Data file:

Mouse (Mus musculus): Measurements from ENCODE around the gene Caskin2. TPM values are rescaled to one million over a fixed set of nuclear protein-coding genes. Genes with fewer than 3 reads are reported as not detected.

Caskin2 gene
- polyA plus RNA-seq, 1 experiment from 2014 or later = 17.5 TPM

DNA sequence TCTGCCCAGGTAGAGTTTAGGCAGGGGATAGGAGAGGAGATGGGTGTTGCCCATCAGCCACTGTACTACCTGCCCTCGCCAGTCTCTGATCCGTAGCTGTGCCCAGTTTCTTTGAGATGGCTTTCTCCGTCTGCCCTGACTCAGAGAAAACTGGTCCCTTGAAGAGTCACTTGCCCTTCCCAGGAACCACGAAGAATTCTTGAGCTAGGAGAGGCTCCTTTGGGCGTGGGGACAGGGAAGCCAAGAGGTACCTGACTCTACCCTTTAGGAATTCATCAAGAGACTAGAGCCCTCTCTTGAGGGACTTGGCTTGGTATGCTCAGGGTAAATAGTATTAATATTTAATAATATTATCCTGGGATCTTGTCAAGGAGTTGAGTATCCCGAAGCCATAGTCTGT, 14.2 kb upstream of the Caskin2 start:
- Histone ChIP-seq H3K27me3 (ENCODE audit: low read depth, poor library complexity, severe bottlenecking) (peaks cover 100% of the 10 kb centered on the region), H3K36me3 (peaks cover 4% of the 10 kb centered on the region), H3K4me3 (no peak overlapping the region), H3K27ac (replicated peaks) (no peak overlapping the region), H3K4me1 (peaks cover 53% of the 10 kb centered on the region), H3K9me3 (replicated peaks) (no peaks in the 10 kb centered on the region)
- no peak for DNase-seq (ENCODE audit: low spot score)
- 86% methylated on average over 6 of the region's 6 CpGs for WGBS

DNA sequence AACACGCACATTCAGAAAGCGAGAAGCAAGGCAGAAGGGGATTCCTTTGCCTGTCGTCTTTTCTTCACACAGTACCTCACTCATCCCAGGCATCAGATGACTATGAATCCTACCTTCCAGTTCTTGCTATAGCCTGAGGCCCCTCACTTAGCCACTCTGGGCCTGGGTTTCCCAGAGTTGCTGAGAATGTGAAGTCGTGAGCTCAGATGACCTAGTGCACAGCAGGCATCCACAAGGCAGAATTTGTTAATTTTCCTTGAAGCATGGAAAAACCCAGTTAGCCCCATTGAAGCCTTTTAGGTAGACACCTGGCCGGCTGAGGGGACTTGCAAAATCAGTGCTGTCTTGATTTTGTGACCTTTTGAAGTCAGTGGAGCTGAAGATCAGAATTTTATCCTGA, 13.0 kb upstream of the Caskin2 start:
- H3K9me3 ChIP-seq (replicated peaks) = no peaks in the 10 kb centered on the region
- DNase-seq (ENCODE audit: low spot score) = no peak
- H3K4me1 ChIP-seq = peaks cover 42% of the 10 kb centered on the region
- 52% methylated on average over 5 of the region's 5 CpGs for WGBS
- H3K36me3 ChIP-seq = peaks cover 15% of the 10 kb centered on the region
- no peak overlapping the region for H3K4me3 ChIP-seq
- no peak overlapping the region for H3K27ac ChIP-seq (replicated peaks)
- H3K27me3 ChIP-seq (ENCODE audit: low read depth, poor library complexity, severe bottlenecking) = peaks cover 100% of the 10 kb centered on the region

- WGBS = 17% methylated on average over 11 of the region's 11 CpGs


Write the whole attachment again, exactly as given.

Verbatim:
Mouse (Mus musculus): Measurements from ENCODE around the gene Caskin2. TPM values are rescaled to one million over a fixed set of nuclear protein-coding genes. Genes with fewer than 3 reads are reported as not detected.

Caskin2 gene
- polyA plus RNA-seq, 1 experiment from 2014 or later = 17.5 TPM

DNA sequence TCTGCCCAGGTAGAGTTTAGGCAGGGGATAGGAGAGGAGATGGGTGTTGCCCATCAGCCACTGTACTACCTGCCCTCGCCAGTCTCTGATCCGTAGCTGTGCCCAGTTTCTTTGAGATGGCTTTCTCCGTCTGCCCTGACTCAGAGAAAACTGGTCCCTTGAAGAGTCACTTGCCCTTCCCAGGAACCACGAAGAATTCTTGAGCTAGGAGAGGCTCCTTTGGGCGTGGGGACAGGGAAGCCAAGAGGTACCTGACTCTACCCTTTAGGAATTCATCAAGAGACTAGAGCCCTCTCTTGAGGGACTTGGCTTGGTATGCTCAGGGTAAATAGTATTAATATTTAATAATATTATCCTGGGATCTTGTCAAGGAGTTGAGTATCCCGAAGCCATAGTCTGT, 14.2 kb upstream of the Caskin2 start:
- Histone ChIP-seq H3K27me3 (ENCODE audit: low read depth, poor library complexity, severe bottlenecking) (peaks cover 100% of the 10 kb centered on the region), H3K36me3 (peaks cover 4% of the 10 kb centered on the region), H3K4me3 (no peak overlapping the region), H3K27ac (replicated peaks) (no peak overlapping the region), H3K4me1 (peaks cover 53% of the 10 kb centered on the region), H3K9me3 (replicated peaks) (no peaks in the 10 kb centered on the region)
- no peak for DNase-seq (ENCODE audit: low spot score)
- 86% methylated on average over 6 of the region's 6 CpGs for WGBS

DNA sequence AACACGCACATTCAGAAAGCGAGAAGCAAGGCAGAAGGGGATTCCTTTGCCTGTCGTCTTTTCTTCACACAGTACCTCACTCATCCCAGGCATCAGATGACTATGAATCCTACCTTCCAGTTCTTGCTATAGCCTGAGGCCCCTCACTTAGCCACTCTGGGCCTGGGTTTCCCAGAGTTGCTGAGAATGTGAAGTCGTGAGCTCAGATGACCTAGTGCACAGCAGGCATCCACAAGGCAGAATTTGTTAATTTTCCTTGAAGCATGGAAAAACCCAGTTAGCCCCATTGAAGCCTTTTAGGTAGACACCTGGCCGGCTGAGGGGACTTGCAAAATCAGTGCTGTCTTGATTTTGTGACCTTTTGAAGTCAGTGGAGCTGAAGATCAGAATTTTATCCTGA, 13.0 kb upstream of the Caskin2 start:
- H3K9me3 ChIP-seq (replicated peaks) = no peaks in the 10 kb centered on the region
- DNase-seq (ENCODE audit: low spot score) = no peak
- H3K4me1 ChIP-seq = peaks cover 42% of the 10 kb centered on the region
- 52% methylated on average over 5 of the region's 5 CpGs for WGBS
- H3K36me3 ChIP-seq = peaks cover 15% of the 10 kb centered on the region
- no peak overlapping the region for H3K4me3 ChIP-seq
- no peak overlapping the region for H3K27ac ChIP-seq (replicated peaks)
- H3K27me3 ChIP-seq (ENCODE audit: low read depth, poor library complexity, severe bottlenecking) = peaks cover 100% of the 10 kb centered on the region

- WGBS = 17% methylated on average over 11 of the region's 11 CpGs